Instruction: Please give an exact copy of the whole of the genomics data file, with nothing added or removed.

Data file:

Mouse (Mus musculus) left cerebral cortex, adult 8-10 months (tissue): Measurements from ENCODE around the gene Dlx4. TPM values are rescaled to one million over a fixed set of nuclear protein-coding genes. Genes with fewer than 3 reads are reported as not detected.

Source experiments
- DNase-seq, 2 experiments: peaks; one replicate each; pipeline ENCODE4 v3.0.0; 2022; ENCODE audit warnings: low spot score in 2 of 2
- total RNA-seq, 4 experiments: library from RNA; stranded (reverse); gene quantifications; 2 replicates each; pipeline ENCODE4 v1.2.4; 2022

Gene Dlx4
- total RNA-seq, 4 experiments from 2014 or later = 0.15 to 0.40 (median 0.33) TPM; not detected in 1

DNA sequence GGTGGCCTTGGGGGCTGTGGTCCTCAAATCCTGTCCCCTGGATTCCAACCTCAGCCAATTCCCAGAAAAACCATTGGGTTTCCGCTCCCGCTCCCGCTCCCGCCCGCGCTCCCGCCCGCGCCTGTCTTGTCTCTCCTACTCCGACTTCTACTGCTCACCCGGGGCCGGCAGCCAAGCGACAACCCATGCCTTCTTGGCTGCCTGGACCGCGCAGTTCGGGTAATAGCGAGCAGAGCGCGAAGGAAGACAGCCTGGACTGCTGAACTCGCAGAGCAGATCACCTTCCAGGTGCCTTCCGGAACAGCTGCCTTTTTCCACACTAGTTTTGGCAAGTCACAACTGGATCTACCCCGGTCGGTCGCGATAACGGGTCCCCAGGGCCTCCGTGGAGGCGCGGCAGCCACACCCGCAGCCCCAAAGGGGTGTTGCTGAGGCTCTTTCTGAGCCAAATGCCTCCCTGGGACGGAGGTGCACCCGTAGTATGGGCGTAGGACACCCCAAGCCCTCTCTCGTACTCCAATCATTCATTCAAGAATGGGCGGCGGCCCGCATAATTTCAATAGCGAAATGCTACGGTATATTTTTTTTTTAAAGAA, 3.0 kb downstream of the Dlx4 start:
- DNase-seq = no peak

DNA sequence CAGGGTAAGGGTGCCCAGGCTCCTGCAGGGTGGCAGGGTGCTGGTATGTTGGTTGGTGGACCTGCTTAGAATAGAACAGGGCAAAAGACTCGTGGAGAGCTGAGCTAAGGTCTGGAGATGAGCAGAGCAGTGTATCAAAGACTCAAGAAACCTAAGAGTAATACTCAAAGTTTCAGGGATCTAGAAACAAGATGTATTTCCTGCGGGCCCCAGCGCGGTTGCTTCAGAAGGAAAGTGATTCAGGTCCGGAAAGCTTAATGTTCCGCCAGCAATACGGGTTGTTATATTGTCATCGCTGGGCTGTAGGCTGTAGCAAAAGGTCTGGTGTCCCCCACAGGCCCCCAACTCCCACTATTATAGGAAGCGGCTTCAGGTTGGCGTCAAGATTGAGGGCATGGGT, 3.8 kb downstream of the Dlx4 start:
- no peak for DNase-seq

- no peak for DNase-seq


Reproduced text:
Mouse (Mus musculus) left cerebral cortex, adult 8-10 months (tissue): Measurements from ENCODE around the gene Dlx4. TPM values are rescaled to one million over a fixed set of nuclear protein-coding genes. Genes with fewer than 3 reads are reported as not detected.

Source experiments
- DNase-seq, 2 experiments: peaks; one replicate each; pipeline ENCODE4 v3.0.0; 2022; ENCODE audit warnings: low spot score in 2 of 2
- total RNA-seq, 4 experiments: library from RNA; stranded (reverse); gene quantifications; 2 replicates each; pipeline ENCODE4 v1.2.4; 2022

Gene Dlx4
- total RNA-seq, 4 experiments from 2014 or later = 0.15 to 0.40 (median 0.33) TPM; not detected in 1

DNA sequence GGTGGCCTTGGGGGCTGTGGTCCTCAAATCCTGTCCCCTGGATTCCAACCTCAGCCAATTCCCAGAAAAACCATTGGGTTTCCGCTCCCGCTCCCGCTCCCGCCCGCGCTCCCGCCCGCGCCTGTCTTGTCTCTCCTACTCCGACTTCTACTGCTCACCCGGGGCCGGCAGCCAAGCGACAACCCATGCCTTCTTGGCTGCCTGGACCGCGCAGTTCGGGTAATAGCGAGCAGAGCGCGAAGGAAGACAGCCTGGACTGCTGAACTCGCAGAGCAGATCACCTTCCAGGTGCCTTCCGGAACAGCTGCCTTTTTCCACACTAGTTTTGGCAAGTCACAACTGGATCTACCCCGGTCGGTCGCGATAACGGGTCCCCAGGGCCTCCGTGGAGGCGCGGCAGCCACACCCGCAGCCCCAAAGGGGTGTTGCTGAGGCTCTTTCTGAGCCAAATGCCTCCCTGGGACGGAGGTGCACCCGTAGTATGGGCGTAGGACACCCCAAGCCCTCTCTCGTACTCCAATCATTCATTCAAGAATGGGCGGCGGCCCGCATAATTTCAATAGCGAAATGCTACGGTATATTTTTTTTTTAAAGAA, 3.0 kb downstream of the Dlx4 start:
- DNase-seq = no peak

DNA sequence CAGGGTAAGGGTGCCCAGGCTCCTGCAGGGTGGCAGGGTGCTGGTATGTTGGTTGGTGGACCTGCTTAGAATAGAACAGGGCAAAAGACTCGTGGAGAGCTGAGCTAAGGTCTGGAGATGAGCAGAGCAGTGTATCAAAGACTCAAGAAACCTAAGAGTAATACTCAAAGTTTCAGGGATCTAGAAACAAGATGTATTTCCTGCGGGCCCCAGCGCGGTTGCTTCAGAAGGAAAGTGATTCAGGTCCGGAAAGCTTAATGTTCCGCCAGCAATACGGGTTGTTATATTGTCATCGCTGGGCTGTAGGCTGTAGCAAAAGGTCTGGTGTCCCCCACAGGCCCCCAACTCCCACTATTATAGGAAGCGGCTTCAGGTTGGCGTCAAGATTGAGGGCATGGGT, 3.8 kb downstream of the Dlx4 start:
- no peak for DNase-seq

- no peak for DNase-seq